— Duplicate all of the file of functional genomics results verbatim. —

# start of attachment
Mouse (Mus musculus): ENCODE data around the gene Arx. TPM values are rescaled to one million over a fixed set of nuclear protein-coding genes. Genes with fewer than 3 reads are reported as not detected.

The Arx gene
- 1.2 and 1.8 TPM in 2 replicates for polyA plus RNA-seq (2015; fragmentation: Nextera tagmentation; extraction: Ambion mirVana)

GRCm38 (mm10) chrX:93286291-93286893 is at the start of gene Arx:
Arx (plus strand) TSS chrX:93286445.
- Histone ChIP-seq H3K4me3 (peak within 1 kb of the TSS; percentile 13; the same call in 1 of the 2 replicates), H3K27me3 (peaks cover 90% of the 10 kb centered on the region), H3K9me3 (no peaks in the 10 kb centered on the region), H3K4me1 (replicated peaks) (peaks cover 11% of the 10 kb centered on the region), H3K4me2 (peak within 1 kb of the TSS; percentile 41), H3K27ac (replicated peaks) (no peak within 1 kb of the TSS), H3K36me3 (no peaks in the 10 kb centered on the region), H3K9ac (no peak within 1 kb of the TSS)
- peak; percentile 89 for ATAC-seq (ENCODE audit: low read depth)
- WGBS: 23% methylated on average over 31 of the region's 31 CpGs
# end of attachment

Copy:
Mouse (Mus musculus): ENCODE data around the gene Arx. TPM values are rescaled to one million over a fixed set of nuclear protein-coding genes. Genes with fewer than 3 reads are reported as not detected.

The Arx gene
- 1.2 and 1.8 TPM in 2 replicates for polyA plus RNA-seq (2015; fragmentation: Nextera tagmentation; extraction: Ambion mirVana)

GRCm38 (mm10) chrX:93286291-93286893 is at the start of gene Arx:
Arx (plus strand) TSS chrX:93286445.
- Histone ChIP-seq H3K4me3 (peak within 1 kb of the TSS; percentile 13; the same call in 1 of the 2 replicates), H3K27me3 (peaks cover 90% of the 10 kb centered on the region), H3K9me3 (no peaks in the 10 kb centered on the region), H3K4me1 (replicated peaks) (peaks cover 11% of the 10 kb centered on the region), H3K4me2 (peak within 1 kb of the TSS; percentile 41), H3K27ac (replicated peaks) (no peak within 1 kb of the TSS), H3K36me3 (no peaks in the 10 kb centered on the region), H3K9ac (no peak within 1 kb of the TSS)
- peak; percentile 89 for ATAC-seq (ENCODE audit: low read depth)
- WGBS: 23% methylated on average over 31 of the region's 31 CpGs